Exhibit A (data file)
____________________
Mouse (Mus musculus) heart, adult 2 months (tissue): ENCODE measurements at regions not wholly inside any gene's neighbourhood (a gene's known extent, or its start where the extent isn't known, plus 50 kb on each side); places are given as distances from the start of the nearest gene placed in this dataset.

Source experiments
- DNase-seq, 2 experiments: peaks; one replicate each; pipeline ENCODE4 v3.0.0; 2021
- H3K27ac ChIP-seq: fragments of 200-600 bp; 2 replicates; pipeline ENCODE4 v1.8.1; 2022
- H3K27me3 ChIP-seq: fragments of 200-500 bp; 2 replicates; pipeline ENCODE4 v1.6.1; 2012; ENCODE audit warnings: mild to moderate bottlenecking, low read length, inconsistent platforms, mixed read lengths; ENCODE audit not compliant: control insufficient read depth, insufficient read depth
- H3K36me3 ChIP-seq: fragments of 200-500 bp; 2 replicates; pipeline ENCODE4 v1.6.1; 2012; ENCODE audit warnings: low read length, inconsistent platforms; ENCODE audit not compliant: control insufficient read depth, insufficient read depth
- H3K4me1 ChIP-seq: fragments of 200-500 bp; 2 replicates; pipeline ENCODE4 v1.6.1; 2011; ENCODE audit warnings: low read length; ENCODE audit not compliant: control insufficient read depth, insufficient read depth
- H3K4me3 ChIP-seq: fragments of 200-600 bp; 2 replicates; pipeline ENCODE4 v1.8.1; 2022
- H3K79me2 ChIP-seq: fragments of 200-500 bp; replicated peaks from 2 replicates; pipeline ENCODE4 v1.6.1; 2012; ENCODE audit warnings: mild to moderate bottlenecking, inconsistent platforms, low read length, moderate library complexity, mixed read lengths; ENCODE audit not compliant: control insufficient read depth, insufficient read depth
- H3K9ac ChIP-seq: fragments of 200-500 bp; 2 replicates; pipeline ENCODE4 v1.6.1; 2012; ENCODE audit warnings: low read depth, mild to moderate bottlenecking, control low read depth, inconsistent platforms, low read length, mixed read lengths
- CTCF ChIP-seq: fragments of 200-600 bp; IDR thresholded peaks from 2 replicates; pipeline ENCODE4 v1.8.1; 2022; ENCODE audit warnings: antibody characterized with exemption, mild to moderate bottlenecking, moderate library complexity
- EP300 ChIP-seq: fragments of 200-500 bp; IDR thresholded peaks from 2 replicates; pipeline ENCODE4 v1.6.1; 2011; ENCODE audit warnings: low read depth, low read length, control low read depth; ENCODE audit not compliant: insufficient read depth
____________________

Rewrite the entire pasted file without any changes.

Mouse (Mus musculus) heart, adult 2 months (tissue): ENCODE measurements at regions not wholly inside any gene's neighbourhood (a gene's known extent, or its start where the extent isn't known, plus 50 kb on each side); places are given as distances from the start of the nearest gene placed in this dataset.

Source experiments
- DNase-seq, 2 experiments: peaks; one replicate each; pipeline ENCODE4 v3.0.0; 2021
- H3K27ac ChIP-seq: fragments of 200-600 bp; 2 replicates; pipeline ENCODE4 v1.8.1; 2022
- H3K27me3 ChIP-seq: fragments of 200-500 bp; 2 replicates; pipeline ENCODE4 v1.6.1; 2012; ENCODE audit warnings: mild to moderate bottlenecking, low read length, inconsistent platforms, mixed read lengths; ENCODE audit not compliant: control insufficient read depth, insufficient read depth
- H3K36me3 ChIP-seq: fragments of 200-500 bp; 2 replicates; pipeline ENCODE4 v1.6.1; 2012; ENCODE audit warnings: low read length, inconsistent platforms; ENCODE audit not compliant: control insufficient read depth, insufficient read depth
- H3K4me1 ChIP-seq: fragments of 200-500 bp; 2 replicates; pipeline ENCODE4 v1.6.1; 2011; ENCODE audit warnings: low read length; ENCODE audit not compliant: control insufficient read depth, insufficient read depth
- H3K4me3 ChIP-seq: fragments of 200-600 bp; 2 replicates; pipeline ENCODE4 v1.8.1; 2022
- H3K79me2 ChIP-seq: fragments of 200-500 bp; replicated peaks from 2 replicates; pipeline ENCODE4 v1.6.1; 2012; ENCODE audit warnings: mild to moderate bottlenecking, inconsistent platforms, low read length, moderate library complexity, mixed read lengths; ENCODE audit not compliant: control insufficient read depth, insufficient read depth
- H3K9ac ChIP-seq: fragments of 200-500 bp; 2 replicates; pipeline ENCODE4 v1.6.1; 2012; ENCODE audit warnings: low read depth, mild to moderate bottlenecking, control low read depth, inconsistent platforms, low read length, mixed read lengths
- CTCF ChIP-seq: fragments of 200-600 bp; IDR thresholded peaks from 2 replicates; pipeline ENCODE4 v1.8.1; 2022; ENCODE audit warnings: antibody characterized with exemption, mild to moderate bottlenecking, moderate library complexity
- EP300 ChIP-seq: fragments of 200-500 bp; IDR thresholded peaks from 2 replicates; pipeline ENCODE4 v1.6.1; 2011; ENCODE audit warnings: low read depth, low read length, control low read depth; ENCODE audit not compliant: insufficient read depth